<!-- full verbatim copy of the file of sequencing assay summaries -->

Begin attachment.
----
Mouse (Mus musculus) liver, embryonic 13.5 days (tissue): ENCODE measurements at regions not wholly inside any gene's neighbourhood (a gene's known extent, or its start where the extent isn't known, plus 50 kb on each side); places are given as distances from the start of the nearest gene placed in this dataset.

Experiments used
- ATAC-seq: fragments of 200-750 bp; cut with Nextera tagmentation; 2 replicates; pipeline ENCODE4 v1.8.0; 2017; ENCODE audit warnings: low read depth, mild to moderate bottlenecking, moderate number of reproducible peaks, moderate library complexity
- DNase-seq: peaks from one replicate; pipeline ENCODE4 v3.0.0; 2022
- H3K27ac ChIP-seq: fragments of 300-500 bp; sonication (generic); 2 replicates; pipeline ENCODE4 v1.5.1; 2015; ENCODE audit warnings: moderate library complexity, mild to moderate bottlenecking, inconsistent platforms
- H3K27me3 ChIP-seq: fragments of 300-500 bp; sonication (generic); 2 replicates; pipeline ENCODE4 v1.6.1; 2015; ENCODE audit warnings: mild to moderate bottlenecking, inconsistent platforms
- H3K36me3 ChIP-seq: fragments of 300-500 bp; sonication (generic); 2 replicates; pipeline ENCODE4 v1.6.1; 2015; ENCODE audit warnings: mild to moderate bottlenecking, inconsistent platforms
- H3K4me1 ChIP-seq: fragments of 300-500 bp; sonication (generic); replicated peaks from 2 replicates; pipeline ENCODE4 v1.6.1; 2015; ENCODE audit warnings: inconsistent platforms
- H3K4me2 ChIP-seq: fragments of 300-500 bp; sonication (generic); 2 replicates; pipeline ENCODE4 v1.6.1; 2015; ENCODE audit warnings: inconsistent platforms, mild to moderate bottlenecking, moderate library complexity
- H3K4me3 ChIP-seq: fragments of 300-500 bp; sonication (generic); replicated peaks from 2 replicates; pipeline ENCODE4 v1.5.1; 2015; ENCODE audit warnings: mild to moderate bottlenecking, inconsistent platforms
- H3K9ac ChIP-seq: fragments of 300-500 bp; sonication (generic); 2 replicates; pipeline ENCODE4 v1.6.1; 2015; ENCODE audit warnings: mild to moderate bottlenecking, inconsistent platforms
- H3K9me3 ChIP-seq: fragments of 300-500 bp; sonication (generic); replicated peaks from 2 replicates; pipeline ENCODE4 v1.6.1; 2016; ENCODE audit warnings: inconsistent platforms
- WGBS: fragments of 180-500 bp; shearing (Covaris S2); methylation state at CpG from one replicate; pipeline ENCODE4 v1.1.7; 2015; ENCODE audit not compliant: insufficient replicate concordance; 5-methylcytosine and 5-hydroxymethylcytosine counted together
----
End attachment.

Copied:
Mouse (Mus musculus) liver, embryonic 13.5 days (tissue): ENCODE measurements at regions not wholly inside any gene's neighbourhood (a gene's known extent, or its start where the extent isn't known, plus 50 kb on each side); places are given as distances from the start of the nearest gene placed in this dataset.

Experiments used
- ATAC-seq: fragments of 200-750 bp; cut with Nextera tagmentation; 2 replicates; pipeline ENCODE4 v1.8.0; 2017; ENCODE audit warnings: low read depth, mild to moderate bottlenecking, moderate number of reproducible peaks, moderate library complexity
- DNase-seq: peaks from one replicate; pipeline ENCODE4 v3.0.0; 2022
- H3K27ac ChIP-seq: fragments of 300-500 bp; sonication (generic); 2 replicates; pipeline ENCODE4 v1.5.1; 2015; ENCODE audit warnings: moderate library complexity, mild to moderate bottlenecking, inconsistent platforms
- H3K27me3 ChIP-seq: fragments of 300-500 bp; sonication (generic); 2 replicates; pipeline ENCODE4 v1.6.1; 2015; ENCODE audit warnings: mild to moderate bottlenecking, inconsistent platforms
- H3K36me3 ChIP-seq: fragments of 300-500 bp; sonication (generic); 2 replicates; pipeline ENCODE4 v1.6.1; 2015; ENCODE audit warnings: mild to moderate bottlenecking, inconsistent platforms
- H3K4me1 ChIP-seq: fragments of 300-500 bp; sonication (generic); replicated peaks from 2 replicates; pipeline ENCODE4 v1.6.1; 2015; ENCODE audit warnings: inconsistent platforms
- H3K4me2 ChIP-seq: fragments of 300-500 bp; sonication (generic); 2 replicates; pipeline ENCODE4 v1.6.1; 2015; ENCODE audit warnings: inconsistent platforms, mild to moderate bottlenecking, moderate library complexity
- H3K4me3 ChIP-seq: fragments of 300-500 bp; sonication (generic); replicated peaks from 2 replicates; pipeline ENCODE4 v1.5.1; 2015; ENCODE audit warnings: mild to moderate bottlenecking, inconsistent platforms
- H3K9ac ChIP-seq: fragments of 300-500 bp; sonication (generic); 2 replicates; pipeline ENCODE4 v1.6.1; 2015; ENCODE audit warnings: mild to moderate bottlenecking, inconsistent platforms
- H3K9me3 ChIP-seq: fragments of 300-500 bp; sonication (generic); replicated peaks from 2 replicates; pipeline ENCODE4 v1.6.1; 2016; ENCODE audit warnings: inconsistent platforms
- WGBS: fragments of 180-500 bp; shearing (Covaris S2); methylation state at CpG from one replicate; pipeline ENCODE4 v1.1.7; 2015; ENCODE audit not compliant: insufficient replicate concordance; 5-methylcytosine and 5-hydroxymethylcytosine counted together